Terror may seem like a strong left field response to something as effortlessly likeable as EOD, for all its darkness, truly is, but maybe I felt this way because I wasn’t quite prepared to handle what it had to say. Reading the descriptions of this book, you get the feeling that you’re in for something zany—a classic feeling burlesque of small town, middle America updated for the twenty-first century, with just enough dreary authenticity to be dubbed “dark.” Prodigal son returns from big city, discovers everything has changed and yet nothing has changed, reunites with former friends, flames and foes, hatches wacky plot to save the family farm and finally put things right with dad. While, yes all these things do happen and in more or less that order, Hill is as unsympathetic toward the Pavlovian exigencies of the genre tropes he employs as he is un-squeamish about employing them. It is, in many ways, a formulaic book, redolent of all the right ingredients for a zany, dark, small town comedy straight from-the-box. What makes it special, and especially powerful, is that Hill, like his damaged characters, has a real talent for fucking everything up. The general brokenness that pervades Dorsey, that suffuses nearly every relationship in EOD, that tears at the social fabric and eats away at the town’s soul, is a brokenness that no amount of blackly comic country understatement and formulaic papering-over can disguise as anything less than painfully real. The fact is, of course, that most American towns have more in common with Dorsey than less. Many are small, many mean, and many so paralyzingly dull that cruelty and lack of feeling begin endlessly to chase one another’s tails. It can happen anywhere, from big towns to little, but it’s associated most with those in-between places, objects of a better place to be; east of Denver, north of Boston, between New York and Chicago, outside LA. East of Denver is a sentimental book, but it’s not in the habit of reciting cliché, at least not clichés that were never true to begin with. It would be easy to have rehearsed something even-handed, to have done a dark comedy that gave a place like Dorsey more credit than it deserves, but Hill never tries to sugarcoat the essential shitiness that prevails. What he does do exceptionally well is describe the weird sort of joy that only those who know they’re truly doomed can feel while the eyes of the world are too busy elsewhere, looking at more pleasant things.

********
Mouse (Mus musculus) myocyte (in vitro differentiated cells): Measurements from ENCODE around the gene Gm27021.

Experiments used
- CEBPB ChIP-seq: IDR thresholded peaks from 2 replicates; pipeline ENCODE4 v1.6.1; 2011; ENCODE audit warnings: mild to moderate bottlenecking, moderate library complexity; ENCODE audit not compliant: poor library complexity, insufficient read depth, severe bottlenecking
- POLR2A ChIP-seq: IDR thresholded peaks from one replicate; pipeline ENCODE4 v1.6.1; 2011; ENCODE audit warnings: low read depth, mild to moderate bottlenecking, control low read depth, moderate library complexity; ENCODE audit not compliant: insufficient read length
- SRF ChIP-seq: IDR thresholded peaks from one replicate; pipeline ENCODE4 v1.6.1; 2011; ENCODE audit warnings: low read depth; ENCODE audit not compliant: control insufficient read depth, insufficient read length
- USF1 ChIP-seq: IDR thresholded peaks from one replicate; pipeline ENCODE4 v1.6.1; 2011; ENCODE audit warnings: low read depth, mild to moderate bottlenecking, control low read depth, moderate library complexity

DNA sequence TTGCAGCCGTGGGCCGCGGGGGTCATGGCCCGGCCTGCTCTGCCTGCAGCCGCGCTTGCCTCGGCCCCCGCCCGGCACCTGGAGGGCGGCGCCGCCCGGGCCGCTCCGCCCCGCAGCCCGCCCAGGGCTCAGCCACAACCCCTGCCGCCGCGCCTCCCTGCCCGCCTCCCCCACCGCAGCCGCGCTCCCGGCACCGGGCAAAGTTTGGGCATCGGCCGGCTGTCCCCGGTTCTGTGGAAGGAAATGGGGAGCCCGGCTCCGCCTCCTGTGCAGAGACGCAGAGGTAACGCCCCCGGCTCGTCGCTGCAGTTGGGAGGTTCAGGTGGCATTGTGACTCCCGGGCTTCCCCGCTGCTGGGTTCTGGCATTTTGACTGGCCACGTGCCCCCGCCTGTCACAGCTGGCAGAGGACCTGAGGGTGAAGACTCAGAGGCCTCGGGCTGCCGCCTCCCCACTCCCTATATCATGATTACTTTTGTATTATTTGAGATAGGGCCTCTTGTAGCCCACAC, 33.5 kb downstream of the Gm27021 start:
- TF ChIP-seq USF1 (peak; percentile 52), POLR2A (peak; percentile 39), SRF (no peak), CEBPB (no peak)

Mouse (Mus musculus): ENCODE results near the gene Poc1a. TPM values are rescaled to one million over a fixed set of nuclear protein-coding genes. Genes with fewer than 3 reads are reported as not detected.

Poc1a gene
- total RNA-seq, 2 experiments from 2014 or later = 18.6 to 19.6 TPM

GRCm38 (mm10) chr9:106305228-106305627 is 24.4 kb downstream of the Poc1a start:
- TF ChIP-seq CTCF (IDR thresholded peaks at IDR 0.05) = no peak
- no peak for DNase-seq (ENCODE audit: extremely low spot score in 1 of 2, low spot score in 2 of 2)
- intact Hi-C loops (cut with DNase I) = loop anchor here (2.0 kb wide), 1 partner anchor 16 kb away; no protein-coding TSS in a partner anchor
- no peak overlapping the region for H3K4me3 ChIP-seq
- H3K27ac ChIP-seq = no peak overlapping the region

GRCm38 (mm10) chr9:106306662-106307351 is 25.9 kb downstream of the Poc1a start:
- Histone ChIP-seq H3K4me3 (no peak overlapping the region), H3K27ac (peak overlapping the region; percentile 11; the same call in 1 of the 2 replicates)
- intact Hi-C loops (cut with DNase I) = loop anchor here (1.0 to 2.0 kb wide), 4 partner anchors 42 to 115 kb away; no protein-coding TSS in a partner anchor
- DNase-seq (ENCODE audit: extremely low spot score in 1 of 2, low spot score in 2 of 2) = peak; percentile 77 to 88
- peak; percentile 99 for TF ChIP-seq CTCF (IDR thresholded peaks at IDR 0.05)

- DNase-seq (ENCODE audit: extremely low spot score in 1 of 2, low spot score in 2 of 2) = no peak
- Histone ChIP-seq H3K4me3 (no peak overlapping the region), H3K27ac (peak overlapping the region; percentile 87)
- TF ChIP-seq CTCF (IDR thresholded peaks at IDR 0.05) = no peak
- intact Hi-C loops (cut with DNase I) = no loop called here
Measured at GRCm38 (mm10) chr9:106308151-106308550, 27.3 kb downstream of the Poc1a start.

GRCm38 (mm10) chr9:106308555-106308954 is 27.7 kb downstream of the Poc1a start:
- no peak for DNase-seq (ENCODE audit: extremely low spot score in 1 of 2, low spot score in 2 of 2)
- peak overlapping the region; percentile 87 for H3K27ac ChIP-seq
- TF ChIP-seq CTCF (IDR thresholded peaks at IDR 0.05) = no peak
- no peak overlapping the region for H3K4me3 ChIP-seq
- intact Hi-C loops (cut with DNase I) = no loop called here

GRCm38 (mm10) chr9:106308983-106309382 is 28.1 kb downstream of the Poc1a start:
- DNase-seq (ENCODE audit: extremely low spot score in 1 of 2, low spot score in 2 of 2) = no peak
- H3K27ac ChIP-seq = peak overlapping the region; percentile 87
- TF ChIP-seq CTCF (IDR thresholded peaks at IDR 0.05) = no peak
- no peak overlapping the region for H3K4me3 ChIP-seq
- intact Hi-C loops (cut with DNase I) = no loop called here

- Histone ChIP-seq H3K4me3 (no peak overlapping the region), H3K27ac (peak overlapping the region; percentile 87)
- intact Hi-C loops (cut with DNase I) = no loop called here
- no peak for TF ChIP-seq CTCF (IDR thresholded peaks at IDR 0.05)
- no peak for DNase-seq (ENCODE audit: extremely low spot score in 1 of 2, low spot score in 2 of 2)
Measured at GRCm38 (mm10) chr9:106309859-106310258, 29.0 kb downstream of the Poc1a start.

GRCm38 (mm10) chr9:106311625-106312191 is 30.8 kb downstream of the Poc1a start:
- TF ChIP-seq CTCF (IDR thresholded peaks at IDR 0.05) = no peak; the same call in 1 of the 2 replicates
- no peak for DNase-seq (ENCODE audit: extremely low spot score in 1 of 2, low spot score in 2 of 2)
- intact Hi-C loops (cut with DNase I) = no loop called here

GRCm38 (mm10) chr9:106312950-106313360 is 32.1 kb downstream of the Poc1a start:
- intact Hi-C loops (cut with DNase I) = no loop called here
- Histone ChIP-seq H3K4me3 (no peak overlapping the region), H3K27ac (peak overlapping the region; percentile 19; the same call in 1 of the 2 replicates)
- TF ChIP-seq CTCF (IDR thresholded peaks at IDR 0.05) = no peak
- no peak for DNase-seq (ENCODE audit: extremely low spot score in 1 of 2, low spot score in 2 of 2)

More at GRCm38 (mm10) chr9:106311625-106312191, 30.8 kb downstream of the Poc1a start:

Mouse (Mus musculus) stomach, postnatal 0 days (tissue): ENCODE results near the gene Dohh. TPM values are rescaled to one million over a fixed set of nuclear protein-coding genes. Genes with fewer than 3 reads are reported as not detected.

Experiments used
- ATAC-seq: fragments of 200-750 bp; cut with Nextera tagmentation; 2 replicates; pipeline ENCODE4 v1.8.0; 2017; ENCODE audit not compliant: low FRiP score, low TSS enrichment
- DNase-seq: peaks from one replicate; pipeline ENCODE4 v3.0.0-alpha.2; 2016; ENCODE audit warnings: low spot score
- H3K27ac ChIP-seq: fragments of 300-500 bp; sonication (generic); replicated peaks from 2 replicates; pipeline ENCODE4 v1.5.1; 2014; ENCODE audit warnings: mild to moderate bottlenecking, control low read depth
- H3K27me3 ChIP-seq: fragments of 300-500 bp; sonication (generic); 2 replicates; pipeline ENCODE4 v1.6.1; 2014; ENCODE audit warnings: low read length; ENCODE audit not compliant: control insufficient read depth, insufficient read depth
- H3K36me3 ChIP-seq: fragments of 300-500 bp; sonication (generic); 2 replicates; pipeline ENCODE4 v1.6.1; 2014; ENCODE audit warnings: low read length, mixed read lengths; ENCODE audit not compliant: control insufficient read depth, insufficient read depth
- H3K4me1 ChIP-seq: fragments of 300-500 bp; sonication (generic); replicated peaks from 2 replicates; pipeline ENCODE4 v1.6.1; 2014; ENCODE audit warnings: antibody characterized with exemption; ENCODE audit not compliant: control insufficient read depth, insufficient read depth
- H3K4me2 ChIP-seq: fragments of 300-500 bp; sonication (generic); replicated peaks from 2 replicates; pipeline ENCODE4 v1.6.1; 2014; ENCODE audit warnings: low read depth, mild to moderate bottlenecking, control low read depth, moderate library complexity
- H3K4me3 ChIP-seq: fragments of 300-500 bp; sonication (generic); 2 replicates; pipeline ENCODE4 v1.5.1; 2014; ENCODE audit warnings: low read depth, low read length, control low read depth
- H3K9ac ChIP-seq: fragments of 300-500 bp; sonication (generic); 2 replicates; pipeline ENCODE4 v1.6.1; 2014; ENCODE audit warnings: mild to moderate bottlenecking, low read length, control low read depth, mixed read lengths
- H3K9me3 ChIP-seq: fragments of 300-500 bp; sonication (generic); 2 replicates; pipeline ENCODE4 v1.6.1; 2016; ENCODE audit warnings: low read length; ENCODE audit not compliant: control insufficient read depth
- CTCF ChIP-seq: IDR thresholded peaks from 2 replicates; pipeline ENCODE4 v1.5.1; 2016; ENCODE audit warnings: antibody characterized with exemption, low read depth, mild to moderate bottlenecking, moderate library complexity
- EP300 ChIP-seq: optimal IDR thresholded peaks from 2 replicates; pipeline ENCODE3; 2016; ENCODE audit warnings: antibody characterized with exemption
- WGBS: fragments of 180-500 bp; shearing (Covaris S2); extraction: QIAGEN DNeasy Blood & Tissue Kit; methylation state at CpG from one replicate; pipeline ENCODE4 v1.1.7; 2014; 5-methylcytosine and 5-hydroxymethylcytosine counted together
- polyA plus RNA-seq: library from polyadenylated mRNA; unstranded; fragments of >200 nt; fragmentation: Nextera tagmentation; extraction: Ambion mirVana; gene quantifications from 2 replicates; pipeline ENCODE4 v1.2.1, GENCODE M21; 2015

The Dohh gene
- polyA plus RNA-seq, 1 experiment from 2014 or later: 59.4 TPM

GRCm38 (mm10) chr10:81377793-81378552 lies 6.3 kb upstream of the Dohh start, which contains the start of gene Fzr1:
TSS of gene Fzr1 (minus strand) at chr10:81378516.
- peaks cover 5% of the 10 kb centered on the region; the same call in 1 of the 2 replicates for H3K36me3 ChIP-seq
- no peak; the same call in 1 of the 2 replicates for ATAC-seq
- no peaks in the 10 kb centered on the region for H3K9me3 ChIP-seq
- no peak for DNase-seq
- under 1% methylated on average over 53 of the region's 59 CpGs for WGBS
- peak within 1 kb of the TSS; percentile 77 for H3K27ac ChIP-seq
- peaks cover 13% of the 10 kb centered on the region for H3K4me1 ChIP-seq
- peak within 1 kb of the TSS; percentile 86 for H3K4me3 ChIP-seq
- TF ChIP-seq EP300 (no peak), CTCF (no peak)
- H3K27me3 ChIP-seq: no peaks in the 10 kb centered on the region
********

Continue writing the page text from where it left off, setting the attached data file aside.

Seth Blake is a writer from New Hampshire.